What better way to begin a new calendar year that to celebrate Mary, the Mother of God and the Mother of the Church? Yes, our mother as well. Each of us and all of us together.
We look to Mary who loves us, embraces us and leads us to her Son Jesus. Just yesterday we celebrated the feast of the Holy Family – silent Joseph obedient to God’s will whenever asked; Mary, whose “yes” brought forth in a singular, unique way the birth of the Savior of the World, the Son of God, Jesus.
I want to offer a few simple reflections on this most holy feast. First some history.
In 325, the first Ecumenical Council was called by Emperor Constantine. Bishops gathered in Nicaea in present day Turkey to discuss the theological claims of Arius, bishop of Alexandria that affirmed that Christ was not divine but merely a created being.
Arius was condemned and the Nicene Creed that we pray every Sunday and will pray today, was formulated as the doctrinal summary of the Christian faith.
A century later, the bishop of Constantinople, Nestorius, taught that the human and divine natures of Christ were separate and not one as defined by the Council of Nicaea. Therefore, he denied the long held teaching and tradition of Mary as Theotokus, Christ-bearer and Mother of God.
He was condemned at the Councils of Ephesus in 431 and the Council of Chalcedon in 451 that lead to the Nestorian Schism with some churches following him. Our long struggle for unity in the Body of Christ continues until today.
Mary, as Mother of God, does not imply that Mary herself is divine which some of our separated brethren mistakenly think the Catholic Church teaches.
Yet, because of her “fiat” Mary holds the honor of being the first disciple of Jesus by conceiving him in her womb by the unique overshadowing of the Holy Spirit, giving birth to Jesus.
Mary is also present as the first faithful disciple of Jesus even through his Passion, death and finally the glory of his resurrection and ascension. This is why we honor Mary and pray to her for her intercession for us.
So let’s pray. Hail Mary…
Such a beautiful prayer that speaks so much to all of us and blesses us.
“Hail Mary, Full of grace, the Lord is with Thee,” meaning that Mary was overflowing with the life of God, that her being was one with God’s plan for her. Mary was living fully, unlike us, who she was created to be by God.
“Blessed are you and blessed is the fruit of your womb, Jesus.” Blessings upon blessings that God gave her and through her to us. We are blessed because of her “yes” to God just as we bless others when our lives are in accord to God’s plan and not selfishly our own.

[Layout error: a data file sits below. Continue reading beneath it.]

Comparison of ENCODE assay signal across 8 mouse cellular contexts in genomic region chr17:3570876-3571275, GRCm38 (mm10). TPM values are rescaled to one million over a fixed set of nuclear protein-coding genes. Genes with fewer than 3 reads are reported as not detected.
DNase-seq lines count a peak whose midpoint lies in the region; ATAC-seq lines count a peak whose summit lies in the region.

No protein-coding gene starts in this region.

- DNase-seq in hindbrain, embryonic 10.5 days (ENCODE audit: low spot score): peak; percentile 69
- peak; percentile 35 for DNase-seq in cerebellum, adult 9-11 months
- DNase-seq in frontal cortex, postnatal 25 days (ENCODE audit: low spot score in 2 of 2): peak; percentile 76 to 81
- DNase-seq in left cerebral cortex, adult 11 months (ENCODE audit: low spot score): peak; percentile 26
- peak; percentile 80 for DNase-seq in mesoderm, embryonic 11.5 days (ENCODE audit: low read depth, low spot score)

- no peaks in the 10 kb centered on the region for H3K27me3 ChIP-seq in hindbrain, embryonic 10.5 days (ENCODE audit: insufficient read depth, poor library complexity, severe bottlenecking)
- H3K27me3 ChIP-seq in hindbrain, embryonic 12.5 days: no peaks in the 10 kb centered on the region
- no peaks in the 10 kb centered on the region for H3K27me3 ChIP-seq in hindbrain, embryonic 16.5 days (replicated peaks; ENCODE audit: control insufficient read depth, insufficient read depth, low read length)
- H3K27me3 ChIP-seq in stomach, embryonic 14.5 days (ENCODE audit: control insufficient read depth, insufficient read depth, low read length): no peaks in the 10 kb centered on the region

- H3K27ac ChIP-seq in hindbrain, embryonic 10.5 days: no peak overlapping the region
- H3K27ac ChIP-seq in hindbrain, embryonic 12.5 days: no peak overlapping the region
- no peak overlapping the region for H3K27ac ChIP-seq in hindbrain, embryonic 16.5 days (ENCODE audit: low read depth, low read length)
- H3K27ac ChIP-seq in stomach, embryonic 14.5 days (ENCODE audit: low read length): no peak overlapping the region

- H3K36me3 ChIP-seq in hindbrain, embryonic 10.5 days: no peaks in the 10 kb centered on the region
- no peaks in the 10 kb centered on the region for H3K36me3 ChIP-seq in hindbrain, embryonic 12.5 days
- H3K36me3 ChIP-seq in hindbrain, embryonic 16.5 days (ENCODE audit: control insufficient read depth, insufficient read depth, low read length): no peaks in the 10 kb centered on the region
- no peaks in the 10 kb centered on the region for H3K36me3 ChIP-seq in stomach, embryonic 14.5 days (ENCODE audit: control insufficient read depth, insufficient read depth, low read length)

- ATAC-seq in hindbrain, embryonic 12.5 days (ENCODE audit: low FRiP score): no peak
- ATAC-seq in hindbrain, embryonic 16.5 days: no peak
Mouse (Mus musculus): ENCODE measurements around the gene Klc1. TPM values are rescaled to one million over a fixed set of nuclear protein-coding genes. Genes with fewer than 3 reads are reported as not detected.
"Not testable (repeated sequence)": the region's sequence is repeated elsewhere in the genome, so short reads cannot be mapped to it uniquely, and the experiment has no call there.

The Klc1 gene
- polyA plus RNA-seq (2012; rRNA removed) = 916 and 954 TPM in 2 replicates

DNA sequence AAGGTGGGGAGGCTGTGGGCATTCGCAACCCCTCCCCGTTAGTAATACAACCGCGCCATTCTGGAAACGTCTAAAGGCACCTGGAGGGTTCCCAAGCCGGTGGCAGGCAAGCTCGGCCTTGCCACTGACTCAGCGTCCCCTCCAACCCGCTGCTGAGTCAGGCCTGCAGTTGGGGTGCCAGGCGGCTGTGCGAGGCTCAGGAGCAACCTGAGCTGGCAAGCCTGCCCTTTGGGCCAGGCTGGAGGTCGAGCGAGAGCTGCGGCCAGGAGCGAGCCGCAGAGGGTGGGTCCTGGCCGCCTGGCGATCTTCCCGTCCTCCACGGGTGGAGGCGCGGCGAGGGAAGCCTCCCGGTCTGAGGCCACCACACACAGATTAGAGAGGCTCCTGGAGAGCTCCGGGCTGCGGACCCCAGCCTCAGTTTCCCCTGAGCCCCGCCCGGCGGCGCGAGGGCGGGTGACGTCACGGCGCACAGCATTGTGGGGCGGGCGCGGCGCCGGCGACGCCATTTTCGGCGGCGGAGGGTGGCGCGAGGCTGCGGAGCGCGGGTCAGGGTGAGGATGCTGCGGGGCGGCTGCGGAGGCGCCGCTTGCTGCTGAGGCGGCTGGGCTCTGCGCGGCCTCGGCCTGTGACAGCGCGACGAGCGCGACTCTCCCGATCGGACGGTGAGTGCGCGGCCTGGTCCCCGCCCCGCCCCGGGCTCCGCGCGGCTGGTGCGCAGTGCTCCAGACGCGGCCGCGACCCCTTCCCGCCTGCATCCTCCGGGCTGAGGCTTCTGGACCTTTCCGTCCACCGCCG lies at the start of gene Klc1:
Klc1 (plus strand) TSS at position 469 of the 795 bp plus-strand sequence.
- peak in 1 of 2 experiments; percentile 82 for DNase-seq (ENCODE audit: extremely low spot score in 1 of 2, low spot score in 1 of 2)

“Holy Mary, Mother of God, pray for us sinners, now and at the hour of our death.”
We proclaim who Mary is “holy and Mother of God,” as well as her role of intercessor on our behalf.
When I was praying with these words this morning, my heart was filled with gratitude and thanksgiving for Mary’s role in my life – praying for me, watching over me in my priesthood, guiding me back to her Son over and over again.
Beyond that, I so want Mary praying for me, interceding for me not only at the hour of my death but through the entire process of my dying however that might be for me.
Mary wants to be there for us. She wants to journey with us just as she journeyed with her Son in his Passion and Death. She won’t give up on us.
So, on this first day of this new year of God’s grace, I want to pick up on a theme that Fr. Cody has been sharing with us during Advent and Christmas – “be the first to love”
I want to expand that a bit.
As a parish community we define our mission as: Place God First in All Things. So…
Place God is first in everything in 2018.
Do this by being the first to love that is, willing the best for the other.
Be the first to make prayer a priority everyday, if only 5 and 5.
Be the first to pray at home with your spouse and your children.
Be the first to say, “I’m sorry,” admitting when you hurt God or someone else through your words or deeds.
Be the first to forgive, letting go of hurts and disappointments that can lead to resentment and bitterness.
Be the first to live our six elements of discipleship each day in 2018.
Be the first to grow in holiness by praying each day.
Be the first to worship making all Sundays sacred and participating consciously and actively.
Be the first to serve at home and in some ministry in the parish and the community.
Be the first to give, making a financial commitment as first fruits of your budget returned to God for the work of the Church, and not merely the leftovers.
Be the first to connect with others through genuine hospitality at home, school, the workplace and the parish.
Be the first to share you Catholic faith with others, not being embarrassed or ashamed to witness to the truth, beauty and goodness of our Catholicism.
Be the first, like Mary. What better model can we have?
“Holy Mary, Mother of God, pray for us sinners, now and at the hour of our death. Amen.”